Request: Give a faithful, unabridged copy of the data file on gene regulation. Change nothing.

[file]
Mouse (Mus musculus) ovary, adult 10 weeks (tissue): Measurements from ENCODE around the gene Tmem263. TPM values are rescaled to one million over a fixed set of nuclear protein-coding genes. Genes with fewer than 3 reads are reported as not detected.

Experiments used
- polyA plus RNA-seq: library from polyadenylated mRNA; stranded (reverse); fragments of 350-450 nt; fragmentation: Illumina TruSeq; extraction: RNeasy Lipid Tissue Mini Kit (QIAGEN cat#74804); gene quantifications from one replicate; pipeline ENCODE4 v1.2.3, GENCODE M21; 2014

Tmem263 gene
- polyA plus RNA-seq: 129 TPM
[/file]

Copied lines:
Mouse (Mus musculus) ovary, adult 10 weeks (tissue): Measurements from ENCODE around the gene Tmem263. TPM values are rescaled to one million over a fixed set of nuclear protein-coding genes. Genes with fewer than 3 reads are reported as not detected.

Experiments used
- polyA plus RNA-seq: library from polyadenylated mRNA; stranded (reverse); fragments of 350-450 nt; fragmentation: Illumina TruSeq; extraction: RNeasy Lipid Tissue Mini Kit (QIAGEN cat#74804); gene quantifications from one replicate; pipeline ENCODE4 v1.2.3, GENCODE M21; 2014

Tmem263 gene
- polyA plus RNA-seq: 129 TPM